2007 GSA Denver Annual Meeting (2831 October 2007)
Paper No. 83-27
Presentation Time: 8:00 AM-12:00 PM


ANDERSON, R. Ernest, U.S. Geological Survey, PO Box 347 120 Rio Del Loma, Kernville, CA 93238, anderson_ernie@yahoo.com and BERGER, Byron, U.S. Geol Survey, Federal Center MS964, Denver, CO 80225-0046

The Waterman Hills detachment fault (WHDF) north of Barstow is reported as formed during passage of a rolling hinge, but kinematics are conflicting; N-directed upper-plate brittle strain in the Mud Hills and NE-directed lower-plate ductile strain in the Waterman Hills/Mitchell Range. In the Waterman Hills, the last slip events on the WHDF, determined from foliated gouge and the reorientation of directly subjacent L-tectonites, were S-directed, approximately antipolar to brittle strain in the Mud Hills to the north. We interpret the N-S shear strain on the WHDF to be associated with flexing of the detachment around E-W axes. The flexing and detachment shear are the youngest Miocene deformation and followed major fluid-flow across the fault, cataclasis, and vertical collapse. The flexing also post-dates main-phase extension (pre 18 Ma?) and bears no obvious spatial or genetic association with regional post-18-Ma strike-slip faulting. It records N-S shortening kinematiclly consistent with other major Miocene shortening strains including 1) the horizontal contractional component of widespread constrictional L tectonites formed in a lower-plate Miocene pluton, 2) strong folding around northeast axes of L and LS mylonites and ultramylonites in the pluton at scales ranging from sub-meter to hundreds of meters, 3) kilometer-scale steep-axis bending of previously steeply tilted early Miocene upper-plate volcanic and sedimentary rocks, and 4) development of the post-18 Ma east-west Barstow syncline 7 km to the north. Collectively, the assemblage of shortening strains, oriented either normal to the NE-trending axis of regional extension or approximately N-S, spans the full range of age and depth of known Miocene deformation in the central Mojave metamorphic core complex. These relations invite consideration of a tectonic model that is a) three dimensional, b) fundamentally constrictional in both the ductile and brittle realms and c) not driven by plane-strain extension as in the rolling hinge model. Also, the restricted extent (12x35 km), extension-normal long-axis shape, and 3-D aspect of high strain in the core complex are more consistent with a localized tectonic blister than a sub-horizontal crustal shear zone coupled to high-strain areas located 200 km to the east and west as favored in published reports.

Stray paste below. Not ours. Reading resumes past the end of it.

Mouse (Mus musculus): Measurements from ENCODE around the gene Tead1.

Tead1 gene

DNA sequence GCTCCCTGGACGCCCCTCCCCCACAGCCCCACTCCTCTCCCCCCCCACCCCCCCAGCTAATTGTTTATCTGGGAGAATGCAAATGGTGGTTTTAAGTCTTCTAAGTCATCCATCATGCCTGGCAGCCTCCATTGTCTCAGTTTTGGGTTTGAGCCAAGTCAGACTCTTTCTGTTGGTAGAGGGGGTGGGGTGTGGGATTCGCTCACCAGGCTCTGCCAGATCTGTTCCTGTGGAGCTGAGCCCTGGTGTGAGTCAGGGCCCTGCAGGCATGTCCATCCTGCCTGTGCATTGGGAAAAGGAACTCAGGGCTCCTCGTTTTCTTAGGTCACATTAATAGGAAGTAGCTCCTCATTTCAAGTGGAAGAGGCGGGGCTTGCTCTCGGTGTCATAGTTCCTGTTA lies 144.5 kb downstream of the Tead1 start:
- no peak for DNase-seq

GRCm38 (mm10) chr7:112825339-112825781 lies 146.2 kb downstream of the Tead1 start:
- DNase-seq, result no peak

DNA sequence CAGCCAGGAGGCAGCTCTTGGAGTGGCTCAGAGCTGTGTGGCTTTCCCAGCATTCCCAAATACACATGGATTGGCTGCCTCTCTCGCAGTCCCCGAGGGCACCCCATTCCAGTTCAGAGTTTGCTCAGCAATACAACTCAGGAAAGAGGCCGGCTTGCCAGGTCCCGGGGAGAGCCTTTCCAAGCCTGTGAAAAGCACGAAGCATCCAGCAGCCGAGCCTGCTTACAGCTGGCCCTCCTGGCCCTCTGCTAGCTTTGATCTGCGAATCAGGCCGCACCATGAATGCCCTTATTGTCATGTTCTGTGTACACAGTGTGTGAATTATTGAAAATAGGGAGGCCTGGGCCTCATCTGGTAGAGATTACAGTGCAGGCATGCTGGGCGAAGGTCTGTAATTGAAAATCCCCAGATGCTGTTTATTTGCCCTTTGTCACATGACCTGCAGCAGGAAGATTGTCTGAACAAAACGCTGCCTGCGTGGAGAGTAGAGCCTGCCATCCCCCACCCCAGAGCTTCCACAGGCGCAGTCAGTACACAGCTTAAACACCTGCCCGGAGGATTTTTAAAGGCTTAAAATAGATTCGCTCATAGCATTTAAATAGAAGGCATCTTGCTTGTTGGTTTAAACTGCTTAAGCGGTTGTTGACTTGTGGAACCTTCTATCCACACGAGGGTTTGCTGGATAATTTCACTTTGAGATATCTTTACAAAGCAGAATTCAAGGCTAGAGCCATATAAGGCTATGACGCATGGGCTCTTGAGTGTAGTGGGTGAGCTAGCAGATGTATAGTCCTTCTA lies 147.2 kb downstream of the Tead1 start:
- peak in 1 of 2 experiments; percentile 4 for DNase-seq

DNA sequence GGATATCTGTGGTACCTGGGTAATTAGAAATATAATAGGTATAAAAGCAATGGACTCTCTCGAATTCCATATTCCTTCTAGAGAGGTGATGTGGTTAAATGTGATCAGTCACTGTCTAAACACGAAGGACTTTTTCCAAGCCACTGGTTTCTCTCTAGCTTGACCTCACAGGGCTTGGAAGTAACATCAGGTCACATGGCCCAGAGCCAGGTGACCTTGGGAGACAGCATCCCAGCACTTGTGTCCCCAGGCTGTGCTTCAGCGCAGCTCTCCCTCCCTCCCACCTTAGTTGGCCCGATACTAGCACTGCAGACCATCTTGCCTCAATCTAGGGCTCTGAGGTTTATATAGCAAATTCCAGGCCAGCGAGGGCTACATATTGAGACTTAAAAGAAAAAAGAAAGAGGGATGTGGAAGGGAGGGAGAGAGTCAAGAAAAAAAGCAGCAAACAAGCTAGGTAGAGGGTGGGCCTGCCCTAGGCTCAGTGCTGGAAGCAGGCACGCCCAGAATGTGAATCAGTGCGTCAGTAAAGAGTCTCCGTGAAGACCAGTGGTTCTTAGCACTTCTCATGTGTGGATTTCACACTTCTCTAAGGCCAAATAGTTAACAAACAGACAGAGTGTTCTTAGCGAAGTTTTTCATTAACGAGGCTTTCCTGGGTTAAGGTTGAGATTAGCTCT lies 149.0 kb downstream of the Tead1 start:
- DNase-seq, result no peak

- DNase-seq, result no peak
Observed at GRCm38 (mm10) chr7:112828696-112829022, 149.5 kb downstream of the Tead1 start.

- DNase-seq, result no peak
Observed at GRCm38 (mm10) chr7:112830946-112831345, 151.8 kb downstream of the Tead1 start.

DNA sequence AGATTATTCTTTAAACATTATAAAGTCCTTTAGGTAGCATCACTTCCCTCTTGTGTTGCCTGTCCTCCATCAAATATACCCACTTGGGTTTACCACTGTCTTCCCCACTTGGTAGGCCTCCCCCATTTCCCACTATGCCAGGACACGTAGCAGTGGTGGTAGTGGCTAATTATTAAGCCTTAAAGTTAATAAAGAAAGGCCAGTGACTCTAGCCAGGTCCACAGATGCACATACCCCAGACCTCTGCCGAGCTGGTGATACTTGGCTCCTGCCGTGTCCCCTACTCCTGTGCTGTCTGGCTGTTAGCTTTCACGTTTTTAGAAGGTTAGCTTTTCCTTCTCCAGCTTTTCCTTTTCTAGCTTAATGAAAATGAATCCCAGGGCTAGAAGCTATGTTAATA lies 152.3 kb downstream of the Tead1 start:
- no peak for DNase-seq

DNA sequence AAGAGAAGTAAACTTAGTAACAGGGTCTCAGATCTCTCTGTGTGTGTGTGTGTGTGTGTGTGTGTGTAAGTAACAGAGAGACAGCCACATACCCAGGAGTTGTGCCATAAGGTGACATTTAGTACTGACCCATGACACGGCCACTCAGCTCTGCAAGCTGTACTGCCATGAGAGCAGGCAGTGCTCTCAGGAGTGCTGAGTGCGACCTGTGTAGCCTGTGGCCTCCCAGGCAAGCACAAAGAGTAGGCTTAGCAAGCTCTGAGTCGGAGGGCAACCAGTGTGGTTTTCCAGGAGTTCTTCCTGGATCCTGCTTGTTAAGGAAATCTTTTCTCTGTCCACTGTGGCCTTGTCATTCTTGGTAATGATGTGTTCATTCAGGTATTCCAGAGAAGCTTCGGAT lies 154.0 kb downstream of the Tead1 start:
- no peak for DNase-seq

2007 GSA Denver Annual Meeting (2831 October 2007)
General Information for this Meeting
Session No. 83--Booth# 67
Structural Geology and Tectonics (Posters)
Colorado Convention Center: Exhibit Hall E/F
8:00 AM-12:00 PM, Monday, 29 October 2007

Geological Society of America Abstracts with Programs, Vol. 39, No. 6, p. 227

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